A code-searching tool similar to ack, but faster.
C Shell
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The Silver Searcher

An attempt to make something better than ack, which itself is better than grep.

Why use ag?

  • It searches through code about 3x-5x faster than ack.
  • It ignores files matched by patterns in your .gitignore and .hgignore.
  • If there are files in your source repo that you don't want to search, just add their patterns to a .agignore file. *cough* extern *cough*
  • The binary name is 33% shorter than ack!

How is it so fast?

  • Searching for literals (no regex) uses Boyer-Moore-Horspool strstr.
  • Files are mmap()ed instead of read into a buffer.
  • If you're building with PCRE 8.21 or greater, regex searches use the JIT compiler.
  • Ag calls pcre_study() before executing the regex on a jillion files.
  • Instead of calling fnmatch() on every pattern in your ignore files, non-regex patterns are loaded into an array and binary searched.

This blog post gives an idea of how I go about improving performance.


Ubuntu 12.04+:

Add the PPA. Make sure you have python-software-properties installed, then:

sudo add-apt-repository ppa:ggreer/ag
sudo apt-get update
sudo apt-get install the-silver-searcher

If you get the error -bash: /usr/bin/ag: No such file or directory, congratulations, apt managed to install the i386 version on an x86-64 system. To fix this issue, you'll have to apt-get install ia32-libs or apt-get purge the-silver-searcher and build from source.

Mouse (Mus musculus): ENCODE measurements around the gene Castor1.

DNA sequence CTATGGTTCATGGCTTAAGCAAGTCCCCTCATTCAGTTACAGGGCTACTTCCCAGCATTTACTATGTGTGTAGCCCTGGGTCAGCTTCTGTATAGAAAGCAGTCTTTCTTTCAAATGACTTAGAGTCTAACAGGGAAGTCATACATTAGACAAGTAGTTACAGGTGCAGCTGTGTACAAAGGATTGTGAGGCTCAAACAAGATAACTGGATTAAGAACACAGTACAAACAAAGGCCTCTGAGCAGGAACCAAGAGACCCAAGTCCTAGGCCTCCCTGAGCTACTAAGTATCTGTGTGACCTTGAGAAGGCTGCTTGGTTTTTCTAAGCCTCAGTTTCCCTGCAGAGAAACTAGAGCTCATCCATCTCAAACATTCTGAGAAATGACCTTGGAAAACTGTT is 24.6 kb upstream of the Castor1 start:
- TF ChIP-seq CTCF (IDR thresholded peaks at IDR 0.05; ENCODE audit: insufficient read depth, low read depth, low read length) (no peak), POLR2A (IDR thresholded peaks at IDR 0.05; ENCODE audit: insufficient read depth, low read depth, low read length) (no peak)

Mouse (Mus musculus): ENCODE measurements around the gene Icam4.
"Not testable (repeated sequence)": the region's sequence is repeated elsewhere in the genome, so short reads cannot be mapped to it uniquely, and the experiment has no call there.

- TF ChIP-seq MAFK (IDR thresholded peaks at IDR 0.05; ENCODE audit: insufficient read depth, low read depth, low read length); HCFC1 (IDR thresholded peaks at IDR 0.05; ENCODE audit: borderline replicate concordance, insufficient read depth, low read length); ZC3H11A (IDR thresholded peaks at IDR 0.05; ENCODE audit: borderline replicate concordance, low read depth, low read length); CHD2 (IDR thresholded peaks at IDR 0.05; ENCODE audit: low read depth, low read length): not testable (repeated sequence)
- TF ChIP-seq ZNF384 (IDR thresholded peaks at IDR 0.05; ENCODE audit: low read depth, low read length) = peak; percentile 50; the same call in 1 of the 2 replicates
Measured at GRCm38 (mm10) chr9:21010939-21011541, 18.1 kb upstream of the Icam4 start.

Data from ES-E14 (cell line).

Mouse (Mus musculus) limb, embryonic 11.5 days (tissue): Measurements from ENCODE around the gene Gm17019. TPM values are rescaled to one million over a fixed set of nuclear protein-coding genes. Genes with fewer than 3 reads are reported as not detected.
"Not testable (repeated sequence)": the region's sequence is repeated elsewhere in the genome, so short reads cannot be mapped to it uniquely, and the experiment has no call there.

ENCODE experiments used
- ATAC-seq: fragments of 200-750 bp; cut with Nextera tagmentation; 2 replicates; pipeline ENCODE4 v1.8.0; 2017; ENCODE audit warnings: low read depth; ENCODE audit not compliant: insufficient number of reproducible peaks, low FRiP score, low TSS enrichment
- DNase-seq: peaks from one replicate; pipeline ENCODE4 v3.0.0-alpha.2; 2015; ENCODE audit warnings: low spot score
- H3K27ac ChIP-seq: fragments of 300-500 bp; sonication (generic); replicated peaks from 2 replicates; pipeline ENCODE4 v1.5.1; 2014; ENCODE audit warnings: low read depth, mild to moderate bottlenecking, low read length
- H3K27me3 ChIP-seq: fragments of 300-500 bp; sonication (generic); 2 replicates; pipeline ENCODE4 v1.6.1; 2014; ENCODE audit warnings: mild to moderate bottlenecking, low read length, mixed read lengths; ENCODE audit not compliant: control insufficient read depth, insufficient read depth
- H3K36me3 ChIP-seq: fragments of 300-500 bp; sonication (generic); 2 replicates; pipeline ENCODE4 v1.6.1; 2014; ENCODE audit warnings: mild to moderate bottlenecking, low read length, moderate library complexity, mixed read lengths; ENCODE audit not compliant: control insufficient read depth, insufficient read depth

emerge the_silver_searcher


brew install the_silver_searcher

For debs, rpms, and static builds, see the downloads page.

Building from source

  1. Install PCRE development libraries:
    • Ubuntu: apt-get install -y libpcre3-dev
    • OS X: Install homebrew, then brew install pcre
    • Windows: It's complicated. See this wiki page.
  2. Run the build script (which just runs aclocal, automake, etc):
    • ./build.sh
  3. Make install:
    • sudo make install

Current development status

It's pretty stable now. Most changes are new features or minor bug fixes, such as support for named pipes. It's much faster than ack in my benchmarks.

ack -i SOLR ~/cloudkick/reach  2.89s user 0.77s system 97% cpu 3.765 total

ag -i SOLR ~/cloudkick/reach  0.25s user 0.13s system 94% cpu 0.404 total

You can use ag with my fork of the popular ackmate plugin, which lets you use both ack and ag for searching in Textmate. You can also move or delete "~/Library/Application Support/TextMate/PlugIns/AckMate.tmplugin/Contents/Resources/ackmate_ack" and run ln -s /usr/local/bin/ag "~/Library/Application Support/TextMate/PlugIns/AckMate.tmplugin/Contents/Resources/ackmate_ack"


  • behave better when matching in files with really long lines
    • maybe say "match found at position X of line N" if line is > 10k chars
  • optimizations
    • pthreads. these days it's silly to use only one core
  • actually get textmate dir patterns working (this requires ruby regexes. not fun)
  • symlink loop detection

Other stuff you might like

  • Ack - Better than grep
  • AckMate - An ack-powered replacement for TextMate's slow built-in search.
  • ack.vim
  • Exuberant Ctags - Faster than Ag, but it builds an index beforehand. Good for really big codebases.
  • Git-grep - As fast as Ag but only works on git repos.